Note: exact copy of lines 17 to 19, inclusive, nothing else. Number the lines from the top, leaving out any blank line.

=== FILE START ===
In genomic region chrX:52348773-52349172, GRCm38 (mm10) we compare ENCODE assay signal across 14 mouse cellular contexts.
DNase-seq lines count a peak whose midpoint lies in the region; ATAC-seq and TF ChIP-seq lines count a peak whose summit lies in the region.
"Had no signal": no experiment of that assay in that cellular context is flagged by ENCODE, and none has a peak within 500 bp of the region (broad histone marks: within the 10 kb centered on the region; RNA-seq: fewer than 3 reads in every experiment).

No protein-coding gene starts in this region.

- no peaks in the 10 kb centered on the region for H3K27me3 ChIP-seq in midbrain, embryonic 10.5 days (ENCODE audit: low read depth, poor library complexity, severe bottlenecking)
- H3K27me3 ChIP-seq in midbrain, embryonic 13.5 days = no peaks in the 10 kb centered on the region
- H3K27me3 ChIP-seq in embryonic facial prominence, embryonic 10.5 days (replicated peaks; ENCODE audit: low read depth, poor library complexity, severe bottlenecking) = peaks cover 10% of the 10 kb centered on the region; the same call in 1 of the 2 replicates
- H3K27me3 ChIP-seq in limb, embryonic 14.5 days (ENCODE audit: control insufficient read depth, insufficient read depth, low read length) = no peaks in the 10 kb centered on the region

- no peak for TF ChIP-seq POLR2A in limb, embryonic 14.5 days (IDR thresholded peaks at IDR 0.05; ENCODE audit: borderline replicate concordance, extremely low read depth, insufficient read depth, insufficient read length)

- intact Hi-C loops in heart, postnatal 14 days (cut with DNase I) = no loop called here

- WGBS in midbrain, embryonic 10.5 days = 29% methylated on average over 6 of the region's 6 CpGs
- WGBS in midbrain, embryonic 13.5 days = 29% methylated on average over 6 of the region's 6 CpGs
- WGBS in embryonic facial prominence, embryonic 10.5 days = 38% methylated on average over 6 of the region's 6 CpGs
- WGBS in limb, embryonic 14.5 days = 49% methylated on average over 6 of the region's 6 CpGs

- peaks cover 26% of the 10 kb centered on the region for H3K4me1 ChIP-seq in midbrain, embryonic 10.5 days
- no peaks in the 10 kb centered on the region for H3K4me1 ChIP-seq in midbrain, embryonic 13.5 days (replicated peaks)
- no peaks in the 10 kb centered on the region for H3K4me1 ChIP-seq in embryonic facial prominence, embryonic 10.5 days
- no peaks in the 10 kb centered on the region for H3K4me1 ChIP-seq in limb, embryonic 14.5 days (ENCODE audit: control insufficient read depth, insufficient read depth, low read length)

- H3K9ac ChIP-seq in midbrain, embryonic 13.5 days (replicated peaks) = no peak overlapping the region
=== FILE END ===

- no peaks in the 10 kb centered on the region for H3K4me1 ChIP-seq in embryonic facial prominence, embryonic 10.5 days
- no peaks in the 10 kb centered on the region for H3K4me1 ChIP-seq in limb, embryonic 14.5 days (ENCODE audit: control insufficient read depth, insufficient read depth, low read length)

- H3K9ac ChIP-seq in midbrain, embryonic 13.5 days (replicated peaks) = no peak overlapping the region